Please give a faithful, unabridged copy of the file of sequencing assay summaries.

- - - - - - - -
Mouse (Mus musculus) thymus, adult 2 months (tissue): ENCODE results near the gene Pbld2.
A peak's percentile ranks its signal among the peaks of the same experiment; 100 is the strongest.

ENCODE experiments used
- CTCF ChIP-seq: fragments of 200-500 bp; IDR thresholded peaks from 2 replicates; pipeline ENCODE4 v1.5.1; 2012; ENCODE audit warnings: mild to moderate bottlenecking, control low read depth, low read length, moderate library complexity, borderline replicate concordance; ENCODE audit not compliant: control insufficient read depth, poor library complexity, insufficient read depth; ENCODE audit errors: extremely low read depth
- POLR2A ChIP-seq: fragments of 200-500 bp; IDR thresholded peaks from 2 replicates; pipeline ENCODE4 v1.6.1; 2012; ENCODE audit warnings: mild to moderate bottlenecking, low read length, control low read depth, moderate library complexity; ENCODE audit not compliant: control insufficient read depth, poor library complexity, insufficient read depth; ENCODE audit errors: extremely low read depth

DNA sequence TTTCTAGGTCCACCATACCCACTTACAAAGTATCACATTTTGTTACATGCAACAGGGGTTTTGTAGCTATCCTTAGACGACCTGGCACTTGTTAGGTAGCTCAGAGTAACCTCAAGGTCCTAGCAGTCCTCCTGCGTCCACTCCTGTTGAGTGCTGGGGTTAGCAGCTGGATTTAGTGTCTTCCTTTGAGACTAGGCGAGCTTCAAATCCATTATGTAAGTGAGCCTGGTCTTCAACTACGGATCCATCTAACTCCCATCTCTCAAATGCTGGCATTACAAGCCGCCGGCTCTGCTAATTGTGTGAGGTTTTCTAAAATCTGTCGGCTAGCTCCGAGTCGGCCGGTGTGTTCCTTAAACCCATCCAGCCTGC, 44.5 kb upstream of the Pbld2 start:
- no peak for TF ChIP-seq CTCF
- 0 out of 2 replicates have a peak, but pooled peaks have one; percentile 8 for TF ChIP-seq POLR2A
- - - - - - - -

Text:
Mouse (Mus musculus) thymus, adult 2 months (tissue): ENCODE results near the gene Pbld2.
A peak's percentile ranks its signal among the peaks of the same experiment; 100 is the strongest.

ENCODE experiments used
- CTCF ChIP-seq: fragments of 200-500 bp; IDR thresholded peaks from 2 replicates; pipeline ENCODE4 v1.5.1; 2012; ENCODE audit warnings: mild to moderate bottlenecking, control low read depth, low read length, moderate library complexity, borderline replicate concordance; ENCODE audit not compliant: control insufficient read depth, poor library complexity, insufficient read depth; ENCODE audit errors: extremely low read depth
- POLR2A ChIP-seq: fragments of 200-500 bp; IDR thresholded peaks from 2 replicates; pipeline ENCODE4 v1.6.1; 2012; ENCODE audit warnings: mild to moderate bottlenecking, low read length, control low read depth, moderate library complexity; ENCODE audit not compliant: control insufficient read depth, poor library complexity, insufficient read depth; ENCODE audit errors: extremely low read depth

DNA sequence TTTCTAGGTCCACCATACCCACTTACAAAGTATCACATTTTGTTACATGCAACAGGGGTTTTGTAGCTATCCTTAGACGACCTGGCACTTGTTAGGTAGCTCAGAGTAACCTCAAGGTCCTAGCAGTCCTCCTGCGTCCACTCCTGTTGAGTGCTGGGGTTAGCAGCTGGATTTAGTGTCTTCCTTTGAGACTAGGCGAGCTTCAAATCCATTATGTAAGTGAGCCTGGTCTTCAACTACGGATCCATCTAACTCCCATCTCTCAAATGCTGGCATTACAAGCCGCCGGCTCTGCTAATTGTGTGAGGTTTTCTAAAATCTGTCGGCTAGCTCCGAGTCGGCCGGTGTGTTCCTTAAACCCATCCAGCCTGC, 44.5 kb upstream of the Pbld2 start:
- no peak for TF ChIP-seq CTCF
- 0 out of 2 replicates have a peak, but pooled peaks have one; percentile 8 for TF ChIP-seq POLR2A